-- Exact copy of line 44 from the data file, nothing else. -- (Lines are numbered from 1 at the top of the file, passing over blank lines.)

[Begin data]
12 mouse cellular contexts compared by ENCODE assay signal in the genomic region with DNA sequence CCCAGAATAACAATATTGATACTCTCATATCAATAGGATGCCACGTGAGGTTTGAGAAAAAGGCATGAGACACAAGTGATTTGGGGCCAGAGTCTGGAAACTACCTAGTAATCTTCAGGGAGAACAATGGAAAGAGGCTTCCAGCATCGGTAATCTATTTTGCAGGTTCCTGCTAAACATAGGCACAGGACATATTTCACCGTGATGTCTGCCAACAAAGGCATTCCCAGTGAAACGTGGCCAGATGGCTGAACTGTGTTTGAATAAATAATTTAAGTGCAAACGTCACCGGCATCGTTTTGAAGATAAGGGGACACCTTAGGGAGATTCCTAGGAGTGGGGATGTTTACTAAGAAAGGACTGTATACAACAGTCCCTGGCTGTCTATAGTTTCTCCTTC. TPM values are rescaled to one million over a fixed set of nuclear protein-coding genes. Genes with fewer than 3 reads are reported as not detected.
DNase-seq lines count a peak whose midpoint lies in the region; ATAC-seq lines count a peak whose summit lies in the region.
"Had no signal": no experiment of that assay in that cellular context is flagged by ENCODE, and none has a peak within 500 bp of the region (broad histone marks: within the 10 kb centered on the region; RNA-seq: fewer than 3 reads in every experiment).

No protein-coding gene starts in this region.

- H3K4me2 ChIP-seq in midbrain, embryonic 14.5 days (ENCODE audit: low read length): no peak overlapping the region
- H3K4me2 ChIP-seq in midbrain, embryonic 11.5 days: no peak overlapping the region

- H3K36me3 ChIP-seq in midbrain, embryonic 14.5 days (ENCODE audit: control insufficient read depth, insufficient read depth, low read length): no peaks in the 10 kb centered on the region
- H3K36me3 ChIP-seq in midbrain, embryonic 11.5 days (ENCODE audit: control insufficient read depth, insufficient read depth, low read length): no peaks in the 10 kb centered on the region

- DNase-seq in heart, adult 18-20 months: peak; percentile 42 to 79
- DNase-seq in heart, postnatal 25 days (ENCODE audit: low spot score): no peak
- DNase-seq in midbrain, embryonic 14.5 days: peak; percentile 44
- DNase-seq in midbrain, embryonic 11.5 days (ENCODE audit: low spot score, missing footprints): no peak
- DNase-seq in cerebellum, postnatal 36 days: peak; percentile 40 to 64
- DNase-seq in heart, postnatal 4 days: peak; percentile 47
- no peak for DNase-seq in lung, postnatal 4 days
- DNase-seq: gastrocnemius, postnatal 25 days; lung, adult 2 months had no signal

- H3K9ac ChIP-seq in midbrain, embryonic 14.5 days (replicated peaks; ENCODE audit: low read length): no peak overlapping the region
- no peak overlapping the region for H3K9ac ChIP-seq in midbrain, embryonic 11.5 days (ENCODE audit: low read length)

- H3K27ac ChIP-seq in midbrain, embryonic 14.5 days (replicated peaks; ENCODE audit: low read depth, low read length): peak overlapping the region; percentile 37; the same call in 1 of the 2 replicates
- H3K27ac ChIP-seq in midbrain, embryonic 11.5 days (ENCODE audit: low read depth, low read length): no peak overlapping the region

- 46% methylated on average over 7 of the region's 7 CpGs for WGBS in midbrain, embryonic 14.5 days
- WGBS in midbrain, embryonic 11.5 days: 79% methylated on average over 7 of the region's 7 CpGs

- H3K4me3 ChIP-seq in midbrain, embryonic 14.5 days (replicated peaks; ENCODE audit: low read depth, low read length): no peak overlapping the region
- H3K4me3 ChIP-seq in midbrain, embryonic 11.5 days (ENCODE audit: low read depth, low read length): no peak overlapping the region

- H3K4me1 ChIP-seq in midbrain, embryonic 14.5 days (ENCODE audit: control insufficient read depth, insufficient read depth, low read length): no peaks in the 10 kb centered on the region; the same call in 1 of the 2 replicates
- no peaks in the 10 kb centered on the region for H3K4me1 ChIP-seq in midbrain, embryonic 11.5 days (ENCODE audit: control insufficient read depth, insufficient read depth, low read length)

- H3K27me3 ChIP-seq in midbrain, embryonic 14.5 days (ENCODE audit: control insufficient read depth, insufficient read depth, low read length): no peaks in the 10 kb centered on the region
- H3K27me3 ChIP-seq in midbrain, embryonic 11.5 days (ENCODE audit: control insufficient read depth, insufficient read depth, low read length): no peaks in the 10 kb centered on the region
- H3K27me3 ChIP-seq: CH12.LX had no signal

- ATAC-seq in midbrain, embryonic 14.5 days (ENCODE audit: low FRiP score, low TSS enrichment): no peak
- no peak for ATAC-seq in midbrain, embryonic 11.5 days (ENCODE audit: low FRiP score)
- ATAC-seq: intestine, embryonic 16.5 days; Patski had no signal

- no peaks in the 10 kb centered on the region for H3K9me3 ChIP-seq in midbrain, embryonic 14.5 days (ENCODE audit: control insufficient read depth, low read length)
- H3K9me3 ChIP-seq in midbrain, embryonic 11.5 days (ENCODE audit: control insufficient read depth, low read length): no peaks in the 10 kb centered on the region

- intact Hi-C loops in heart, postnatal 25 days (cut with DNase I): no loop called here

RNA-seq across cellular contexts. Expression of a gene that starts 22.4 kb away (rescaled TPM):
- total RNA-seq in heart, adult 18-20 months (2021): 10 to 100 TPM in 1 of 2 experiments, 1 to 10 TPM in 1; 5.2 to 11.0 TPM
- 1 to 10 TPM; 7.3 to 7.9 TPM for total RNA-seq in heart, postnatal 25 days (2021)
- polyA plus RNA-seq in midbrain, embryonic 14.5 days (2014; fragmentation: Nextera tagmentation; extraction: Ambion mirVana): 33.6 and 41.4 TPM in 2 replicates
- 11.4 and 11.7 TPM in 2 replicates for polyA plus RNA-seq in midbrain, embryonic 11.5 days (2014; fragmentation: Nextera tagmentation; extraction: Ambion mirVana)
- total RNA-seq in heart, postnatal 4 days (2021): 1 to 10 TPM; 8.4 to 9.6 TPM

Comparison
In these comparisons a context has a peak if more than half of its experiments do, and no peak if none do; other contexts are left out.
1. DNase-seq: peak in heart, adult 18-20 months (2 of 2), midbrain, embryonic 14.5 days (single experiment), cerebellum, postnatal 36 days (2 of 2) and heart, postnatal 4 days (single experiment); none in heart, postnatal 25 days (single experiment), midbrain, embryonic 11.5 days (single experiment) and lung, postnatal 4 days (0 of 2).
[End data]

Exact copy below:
1. DNase-seq: peak in heart, adult 18-20 months (2 of 2), midbrain, embryonic 14.5 days (single experiment), cerebellum, postnatal 36 days (2 of 2) and heart, postnatal 4 days (single experiment); none in heart, postnatal 25 days (single experiment), midbrain, embryonic 11.5 days (single experiment) and lung, postnatal 4 days (0 of 2).